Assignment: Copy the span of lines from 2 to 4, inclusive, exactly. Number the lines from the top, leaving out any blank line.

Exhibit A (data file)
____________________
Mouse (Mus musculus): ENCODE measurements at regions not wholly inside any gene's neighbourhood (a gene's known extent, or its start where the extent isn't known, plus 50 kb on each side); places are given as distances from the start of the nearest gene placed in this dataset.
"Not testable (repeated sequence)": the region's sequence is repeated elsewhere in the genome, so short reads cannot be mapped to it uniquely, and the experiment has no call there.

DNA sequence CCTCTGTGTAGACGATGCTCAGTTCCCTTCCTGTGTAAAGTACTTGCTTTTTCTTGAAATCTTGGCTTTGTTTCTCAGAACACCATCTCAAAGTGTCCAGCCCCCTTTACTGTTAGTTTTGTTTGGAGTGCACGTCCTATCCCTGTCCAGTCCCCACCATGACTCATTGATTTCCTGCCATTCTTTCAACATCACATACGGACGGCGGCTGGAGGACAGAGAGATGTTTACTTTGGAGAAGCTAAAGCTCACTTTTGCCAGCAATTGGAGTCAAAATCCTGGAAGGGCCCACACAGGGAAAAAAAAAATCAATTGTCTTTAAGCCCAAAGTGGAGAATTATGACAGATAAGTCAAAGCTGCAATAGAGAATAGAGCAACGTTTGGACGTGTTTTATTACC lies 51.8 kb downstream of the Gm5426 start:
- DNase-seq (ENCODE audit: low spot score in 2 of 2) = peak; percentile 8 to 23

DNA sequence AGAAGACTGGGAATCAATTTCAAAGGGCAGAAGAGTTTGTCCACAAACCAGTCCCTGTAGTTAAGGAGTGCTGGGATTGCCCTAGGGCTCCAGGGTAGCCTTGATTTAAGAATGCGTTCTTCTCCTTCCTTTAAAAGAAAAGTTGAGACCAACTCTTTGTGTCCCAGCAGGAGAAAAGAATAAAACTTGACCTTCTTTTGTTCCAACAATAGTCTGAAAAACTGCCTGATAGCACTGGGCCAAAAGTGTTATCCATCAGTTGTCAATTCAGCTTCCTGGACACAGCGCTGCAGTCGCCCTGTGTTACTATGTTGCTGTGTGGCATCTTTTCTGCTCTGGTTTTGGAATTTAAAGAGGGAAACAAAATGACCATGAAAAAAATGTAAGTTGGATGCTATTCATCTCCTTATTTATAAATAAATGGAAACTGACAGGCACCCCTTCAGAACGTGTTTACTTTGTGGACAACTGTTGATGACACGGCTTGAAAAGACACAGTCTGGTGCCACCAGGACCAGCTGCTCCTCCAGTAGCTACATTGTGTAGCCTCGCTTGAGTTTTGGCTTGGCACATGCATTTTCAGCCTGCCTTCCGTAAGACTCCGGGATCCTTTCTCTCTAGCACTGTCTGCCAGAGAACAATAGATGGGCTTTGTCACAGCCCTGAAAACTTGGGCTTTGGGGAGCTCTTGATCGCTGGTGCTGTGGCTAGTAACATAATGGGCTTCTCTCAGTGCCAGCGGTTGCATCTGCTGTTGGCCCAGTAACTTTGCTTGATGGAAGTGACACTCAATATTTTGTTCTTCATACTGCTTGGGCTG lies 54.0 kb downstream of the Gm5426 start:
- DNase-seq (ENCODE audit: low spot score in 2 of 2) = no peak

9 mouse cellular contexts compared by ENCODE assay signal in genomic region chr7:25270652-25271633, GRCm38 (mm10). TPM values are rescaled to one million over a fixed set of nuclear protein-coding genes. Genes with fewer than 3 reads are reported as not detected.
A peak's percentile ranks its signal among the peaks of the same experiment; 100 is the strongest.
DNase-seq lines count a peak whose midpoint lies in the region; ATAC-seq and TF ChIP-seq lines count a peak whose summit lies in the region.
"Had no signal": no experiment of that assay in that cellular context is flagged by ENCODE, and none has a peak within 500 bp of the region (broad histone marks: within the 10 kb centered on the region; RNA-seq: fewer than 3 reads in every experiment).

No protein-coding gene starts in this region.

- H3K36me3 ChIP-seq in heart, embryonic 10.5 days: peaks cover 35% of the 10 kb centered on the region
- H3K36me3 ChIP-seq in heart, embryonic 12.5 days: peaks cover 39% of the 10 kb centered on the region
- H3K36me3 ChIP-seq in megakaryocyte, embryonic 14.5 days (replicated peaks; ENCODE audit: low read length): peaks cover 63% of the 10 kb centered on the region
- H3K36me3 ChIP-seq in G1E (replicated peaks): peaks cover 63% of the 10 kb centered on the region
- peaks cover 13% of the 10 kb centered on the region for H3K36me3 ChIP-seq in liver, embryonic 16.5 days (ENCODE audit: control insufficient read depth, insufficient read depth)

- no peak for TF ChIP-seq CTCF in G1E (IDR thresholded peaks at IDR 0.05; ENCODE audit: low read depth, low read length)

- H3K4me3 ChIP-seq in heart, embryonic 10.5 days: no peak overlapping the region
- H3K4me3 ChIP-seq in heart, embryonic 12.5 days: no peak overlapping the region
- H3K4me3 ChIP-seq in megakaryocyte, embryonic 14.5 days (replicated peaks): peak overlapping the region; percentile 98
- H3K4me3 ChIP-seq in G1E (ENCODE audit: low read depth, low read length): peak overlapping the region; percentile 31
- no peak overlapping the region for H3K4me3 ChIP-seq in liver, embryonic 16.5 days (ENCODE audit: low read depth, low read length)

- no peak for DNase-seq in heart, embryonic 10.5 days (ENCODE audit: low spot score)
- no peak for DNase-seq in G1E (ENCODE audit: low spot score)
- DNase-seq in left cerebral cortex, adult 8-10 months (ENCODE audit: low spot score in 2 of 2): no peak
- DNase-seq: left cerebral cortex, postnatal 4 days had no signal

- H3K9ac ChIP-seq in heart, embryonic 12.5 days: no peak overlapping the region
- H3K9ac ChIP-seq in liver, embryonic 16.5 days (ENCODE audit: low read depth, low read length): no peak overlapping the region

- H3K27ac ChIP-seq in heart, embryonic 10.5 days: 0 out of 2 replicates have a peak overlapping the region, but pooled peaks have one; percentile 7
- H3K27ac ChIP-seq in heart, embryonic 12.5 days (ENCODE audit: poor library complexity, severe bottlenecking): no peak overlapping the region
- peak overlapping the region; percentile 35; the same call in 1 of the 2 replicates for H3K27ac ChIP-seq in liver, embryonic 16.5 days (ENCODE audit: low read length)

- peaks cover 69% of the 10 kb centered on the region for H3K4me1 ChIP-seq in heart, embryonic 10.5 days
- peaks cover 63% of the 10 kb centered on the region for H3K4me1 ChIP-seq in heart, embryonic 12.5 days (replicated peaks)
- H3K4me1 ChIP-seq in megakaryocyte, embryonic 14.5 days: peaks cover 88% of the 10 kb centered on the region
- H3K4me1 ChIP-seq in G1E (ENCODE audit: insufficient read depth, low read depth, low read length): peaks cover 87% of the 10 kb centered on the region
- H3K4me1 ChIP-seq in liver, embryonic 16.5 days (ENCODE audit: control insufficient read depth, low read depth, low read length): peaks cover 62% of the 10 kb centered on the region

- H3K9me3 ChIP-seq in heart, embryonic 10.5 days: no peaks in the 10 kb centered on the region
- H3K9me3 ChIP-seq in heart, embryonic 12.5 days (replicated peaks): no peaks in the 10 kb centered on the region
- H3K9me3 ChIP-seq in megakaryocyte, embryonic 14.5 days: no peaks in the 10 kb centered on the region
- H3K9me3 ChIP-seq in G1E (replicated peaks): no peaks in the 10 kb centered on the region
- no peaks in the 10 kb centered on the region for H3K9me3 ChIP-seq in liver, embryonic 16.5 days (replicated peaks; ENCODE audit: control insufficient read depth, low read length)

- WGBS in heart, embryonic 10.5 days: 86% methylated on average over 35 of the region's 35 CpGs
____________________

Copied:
"Not testable (repeated sequence)": the region's sequence is repeated elsewhere in the genome, so short reads cannot be mapped to it uniquely, and the experiment has no call there.

DNA sequence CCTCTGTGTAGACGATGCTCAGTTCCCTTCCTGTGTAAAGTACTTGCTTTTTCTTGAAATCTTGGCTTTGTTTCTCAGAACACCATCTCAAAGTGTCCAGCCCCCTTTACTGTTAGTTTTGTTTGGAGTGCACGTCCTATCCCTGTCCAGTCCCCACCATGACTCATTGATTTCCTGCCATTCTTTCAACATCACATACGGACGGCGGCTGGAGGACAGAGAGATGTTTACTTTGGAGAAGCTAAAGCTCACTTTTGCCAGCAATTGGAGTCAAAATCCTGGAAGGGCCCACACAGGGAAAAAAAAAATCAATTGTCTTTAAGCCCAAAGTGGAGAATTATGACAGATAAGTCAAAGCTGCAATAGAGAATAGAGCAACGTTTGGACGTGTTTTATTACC lies 51.8 kb downstream of the Gm5426 start:
- DNase-seq (ENCODE audit: low spot score in 2 of 2) = peak; percentile 8 to 23